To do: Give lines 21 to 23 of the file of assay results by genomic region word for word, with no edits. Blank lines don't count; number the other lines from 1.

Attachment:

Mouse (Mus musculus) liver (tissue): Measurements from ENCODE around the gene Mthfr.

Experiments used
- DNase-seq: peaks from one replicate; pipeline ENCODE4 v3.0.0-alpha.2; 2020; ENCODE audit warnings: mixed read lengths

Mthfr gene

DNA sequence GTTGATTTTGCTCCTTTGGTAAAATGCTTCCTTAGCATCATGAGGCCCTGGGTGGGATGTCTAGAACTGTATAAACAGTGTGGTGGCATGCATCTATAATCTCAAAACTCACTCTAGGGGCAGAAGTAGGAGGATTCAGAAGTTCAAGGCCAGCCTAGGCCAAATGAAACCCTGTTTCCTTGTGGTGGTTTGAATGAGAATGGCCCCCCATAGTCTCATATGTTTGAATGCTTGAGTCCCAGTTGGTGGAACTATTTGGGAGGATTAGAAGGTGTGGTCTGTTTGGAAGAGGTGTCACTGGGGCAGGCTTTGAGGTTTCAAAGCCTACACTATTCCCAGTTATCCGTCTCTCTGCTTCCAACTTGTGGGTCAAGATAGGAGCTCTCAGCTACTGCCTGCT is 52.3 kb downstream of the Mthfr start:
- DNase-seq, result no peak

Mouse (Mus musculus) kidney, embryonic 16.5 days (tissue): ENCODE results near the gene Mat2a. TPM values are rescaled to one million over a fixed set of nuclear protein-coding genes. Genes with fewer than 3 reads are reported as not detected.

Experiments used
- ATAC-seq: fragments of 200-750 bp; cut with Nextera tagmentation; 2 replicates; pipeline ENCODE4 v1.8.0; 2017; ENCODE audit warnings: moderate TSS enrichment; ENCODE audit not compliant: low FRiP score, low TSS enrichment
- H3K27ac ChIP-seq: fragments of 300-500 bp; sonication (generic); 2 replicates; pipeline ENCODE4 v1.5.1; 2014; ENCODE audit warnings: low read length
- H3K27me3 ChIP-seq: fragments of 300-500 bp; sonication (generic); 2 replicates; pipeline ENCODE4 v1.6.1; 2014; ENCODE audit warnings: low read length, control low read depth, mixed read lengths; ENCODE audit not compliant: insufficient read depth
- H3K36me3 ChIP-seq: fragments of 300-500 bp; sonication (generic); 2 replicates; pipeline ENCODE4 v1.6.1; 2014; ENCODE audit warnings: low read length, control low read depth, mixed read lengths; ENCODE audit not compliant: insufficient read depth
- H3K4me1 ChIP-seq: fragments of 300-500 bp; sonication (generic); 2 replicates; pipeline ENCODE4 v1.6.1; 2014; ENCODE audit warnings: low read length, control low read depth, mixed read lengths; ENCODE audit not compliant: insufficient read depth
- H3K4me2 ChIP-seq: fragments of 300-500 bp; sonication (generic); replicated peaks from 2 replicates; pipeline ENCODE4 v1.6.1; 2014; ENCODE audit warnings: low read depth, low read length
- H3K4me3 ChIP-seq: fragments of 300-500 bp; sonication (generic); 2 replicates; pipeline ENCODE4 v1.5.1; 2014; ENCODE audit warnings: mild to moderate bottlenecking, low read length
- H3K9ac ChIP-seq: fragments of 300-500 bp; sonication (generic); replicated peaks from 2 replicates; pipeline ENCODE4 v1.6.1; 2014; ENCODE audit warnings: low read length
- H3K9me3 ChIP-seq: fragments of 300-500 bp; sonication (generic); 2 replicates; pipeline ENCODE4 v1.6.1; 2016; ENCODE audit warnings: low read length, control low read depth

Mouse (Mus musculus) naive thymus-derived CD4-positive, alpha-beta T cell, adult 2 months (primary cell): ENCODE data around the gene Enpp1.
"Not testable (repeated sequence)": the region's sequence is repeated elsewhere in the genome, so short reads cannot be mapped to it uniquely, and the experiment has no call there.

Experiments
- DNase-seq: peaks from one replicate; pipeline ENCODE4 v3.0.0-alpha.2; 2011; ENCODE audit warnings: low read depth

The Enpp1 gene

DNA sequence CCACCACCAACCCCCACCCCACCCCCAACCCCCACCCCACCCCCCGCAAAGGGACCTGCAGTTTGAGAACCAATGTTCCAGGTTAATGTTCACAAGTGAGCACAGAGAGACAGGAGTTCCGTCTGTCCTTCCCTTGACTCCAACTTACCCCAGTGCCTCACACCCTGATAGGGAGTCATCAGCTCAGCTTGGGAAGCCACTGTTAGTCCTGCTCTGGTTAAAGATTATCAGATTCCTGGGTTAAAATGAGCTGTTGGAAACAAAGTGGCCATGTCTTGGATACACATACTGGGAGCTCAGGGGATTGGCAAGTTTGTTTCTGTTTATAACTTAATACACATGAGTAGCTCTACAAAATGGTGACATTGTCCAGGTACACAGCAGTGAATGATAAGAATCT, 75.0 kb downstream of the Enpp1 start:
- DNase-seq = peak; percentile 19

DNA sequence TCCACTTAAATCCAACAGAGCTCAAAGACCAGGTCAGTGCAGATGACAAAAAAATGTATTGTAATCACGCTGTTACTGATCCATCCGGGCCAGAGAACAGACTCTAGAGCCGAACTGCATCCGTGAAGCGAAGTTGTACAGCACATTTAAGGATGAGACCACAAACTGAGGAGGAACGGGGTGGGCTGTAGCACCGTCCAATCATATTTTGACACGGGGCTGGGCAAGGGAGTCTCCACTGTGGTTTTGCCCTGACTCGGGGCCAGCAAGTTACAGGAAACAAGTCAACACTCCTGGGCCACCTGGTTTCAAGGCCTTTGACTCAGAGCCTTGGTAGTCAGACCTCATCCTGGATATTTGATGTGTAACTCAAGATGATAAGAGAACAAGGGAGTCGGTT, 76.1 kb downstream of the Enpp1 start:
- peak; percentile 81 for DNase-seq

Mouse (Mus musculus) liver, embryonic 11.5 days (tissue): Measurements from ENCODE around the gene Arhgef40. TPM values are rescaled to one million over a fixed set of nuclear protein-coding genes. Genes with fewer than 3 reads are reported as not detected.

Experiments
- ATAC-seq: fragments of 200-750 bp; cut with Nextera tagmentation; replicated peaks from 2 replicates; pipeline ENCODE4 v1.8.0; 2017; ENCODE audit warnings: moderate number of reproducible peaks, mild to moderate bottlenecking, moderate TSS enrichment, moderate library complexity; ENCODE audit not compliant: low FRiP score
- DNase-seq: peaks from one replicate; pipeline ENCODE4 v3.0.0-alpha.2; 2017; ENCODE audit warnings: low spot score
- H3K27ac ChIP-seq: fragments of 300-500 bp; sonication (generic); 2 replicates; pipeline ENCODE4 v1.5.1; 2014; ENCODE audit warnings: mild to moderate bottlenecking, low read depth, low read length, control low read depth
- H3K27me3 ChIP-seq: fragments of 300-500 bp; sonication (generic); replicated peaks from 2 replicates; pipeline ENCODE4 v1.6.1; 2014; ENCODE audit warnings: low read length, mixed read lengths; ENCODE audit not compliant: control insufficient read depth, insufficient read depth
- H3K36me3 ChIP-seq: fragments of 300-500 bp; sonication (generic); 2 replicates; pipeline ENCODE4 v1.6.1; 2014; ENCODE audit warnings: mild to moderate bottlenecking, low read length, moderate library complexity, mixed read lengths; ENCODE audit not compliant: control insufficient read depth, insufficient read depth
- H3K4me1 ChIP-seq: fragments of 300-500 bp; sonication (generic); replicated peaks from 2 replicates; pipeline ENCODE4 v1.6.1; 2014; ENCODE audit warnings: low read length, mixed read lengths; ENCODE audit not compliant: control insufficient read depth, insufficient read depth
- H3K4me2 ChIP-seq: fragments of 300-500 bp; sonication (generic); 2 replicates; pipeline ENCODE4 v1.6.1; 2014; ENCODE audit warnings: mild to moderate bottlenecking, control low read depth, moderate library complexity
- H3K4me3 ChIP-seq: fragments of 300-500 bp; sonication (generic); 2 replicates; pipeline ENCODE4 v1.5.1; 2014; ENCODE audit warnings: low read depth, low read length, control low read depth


- DNase-seq: peaks from one replicate; pipeline ENCODE4 v3.0.0-alpha.2; 2011; ENCODE audit warnings: low read depth

The Enpp1 gene

DNA sequence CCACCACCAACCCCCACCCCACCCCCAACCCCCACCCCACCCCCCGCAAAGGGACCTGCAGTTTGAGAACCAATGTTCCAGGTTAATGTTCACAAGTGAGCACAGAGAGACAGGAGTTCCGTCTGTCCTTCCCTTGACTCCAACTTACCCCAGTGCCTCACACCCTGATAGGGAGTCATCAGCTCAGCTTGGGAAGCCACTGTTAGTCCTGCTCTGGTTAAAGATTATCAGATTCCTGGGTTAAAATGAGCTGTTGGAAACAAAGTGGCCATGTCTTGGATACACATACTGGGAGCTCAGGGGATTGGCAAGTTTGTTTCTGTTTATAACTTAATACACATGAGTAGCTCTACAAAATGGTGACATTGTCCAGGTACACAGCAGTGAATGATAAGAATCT, 75.0 kb downstream of the Enpp1 start: